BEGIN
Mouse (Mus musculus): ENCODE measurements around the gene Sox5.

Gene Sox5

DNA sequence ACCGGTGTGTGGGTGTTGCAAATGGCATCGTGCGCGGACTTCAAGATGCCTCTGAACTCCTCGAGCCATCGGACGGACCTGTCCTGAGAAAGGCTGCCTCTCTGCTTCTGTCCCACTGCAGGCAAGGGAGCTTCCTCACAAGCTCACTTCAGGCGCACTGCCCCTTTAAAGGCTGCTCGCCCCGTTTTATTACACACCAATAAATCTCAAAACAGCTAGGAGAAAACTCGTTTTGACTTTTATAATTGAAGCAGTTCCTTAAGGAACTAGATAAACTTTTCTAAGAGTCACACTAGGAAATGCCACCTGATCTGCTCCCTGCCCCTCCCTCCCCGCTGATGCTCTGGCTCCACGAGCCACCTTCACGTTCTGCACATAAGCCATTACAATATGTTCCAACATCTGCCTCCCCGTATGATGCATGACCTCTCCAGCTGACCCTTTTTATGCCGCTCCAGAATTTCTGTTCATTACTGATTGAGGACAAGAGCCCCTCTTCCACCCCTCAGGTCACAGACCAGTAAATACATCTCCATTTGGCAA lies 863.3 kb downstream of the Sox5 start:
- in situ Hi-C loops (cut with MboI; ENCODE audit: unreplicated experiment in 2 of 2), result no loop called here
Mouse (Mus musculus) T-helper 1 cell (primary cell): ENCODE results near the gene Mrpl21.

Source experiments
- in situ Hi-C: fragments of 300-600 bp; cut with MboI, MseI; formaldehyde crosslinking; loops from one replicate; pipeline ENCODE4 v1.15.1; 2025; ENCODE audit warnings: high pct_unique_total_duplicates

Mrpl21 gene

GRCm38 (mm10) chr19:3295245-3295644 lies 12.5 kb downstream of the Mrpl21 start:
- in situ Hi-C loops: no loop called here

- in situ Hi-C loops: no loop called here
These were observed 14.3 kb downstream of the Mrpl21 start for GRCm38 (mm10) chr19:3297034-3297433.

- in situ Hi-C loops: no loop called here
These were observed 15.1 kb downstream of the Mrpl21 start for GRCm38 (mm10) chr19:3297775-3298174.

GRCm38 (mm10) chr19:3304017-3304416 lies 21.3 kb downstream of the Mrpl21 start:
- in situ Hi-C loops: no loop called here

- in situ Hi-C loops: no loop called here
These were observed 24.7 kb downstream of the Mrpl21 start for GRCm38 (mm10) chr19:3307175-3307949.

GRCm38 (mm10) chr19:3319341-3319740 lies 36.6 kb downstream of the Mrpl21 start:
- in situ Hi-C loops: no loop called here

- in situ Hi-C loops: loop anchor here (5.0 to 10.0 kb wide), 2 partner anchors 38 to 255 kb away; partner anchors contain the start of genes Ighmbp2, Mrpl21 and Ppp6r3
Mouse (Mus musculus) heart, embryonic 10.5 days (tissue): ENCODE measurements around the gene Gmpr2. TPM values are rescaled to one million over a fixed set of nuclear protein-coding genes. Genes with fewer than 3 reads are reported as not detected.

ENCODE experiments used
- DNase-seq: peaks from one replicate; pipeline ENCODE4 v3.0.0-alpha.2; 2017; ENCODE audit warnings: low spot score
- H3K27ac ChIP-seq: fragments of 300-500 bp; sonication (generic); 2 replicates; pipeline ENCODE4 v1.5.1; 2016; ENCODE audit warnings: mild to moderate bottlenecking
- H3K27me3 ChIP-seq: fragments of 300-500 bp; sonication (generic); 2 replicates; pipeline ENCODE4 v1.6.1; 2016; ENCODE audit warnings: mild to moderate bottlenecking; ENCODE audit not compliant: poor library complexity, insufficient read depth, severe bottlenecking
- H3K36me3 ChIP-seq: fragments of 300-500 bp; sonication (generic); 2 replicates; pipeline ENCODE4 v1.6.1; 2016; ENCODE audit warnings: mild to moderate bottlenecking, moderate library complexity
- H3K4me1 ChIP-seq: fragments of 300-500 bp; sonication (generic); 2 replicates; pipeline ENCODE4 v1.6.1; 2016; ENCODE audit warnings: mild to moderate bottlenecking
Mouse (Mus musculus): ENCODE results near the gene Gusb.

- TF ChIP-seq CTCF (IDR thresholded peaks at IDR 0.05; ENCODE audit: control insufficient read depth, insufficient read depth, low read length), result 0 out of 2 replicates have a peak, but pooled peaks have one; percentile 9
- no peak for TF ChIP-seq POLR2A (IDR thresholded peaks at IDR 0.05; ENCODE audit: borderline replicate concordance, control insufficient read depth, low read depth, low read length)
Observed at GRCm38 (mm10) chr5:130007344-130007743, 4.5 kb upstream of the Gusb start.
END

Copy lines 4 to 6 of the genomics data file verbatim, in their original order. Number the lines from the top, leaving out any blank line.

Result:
- in situ Hi-C loops (cut with MboI; ENCODE audit: unreplicated experiment in 2 of 2), result no loop called here
Mouse (Mus musculus) T-helper 1 cell (primary cell): ENCODE results near the gene Mrpl21.

Source experiments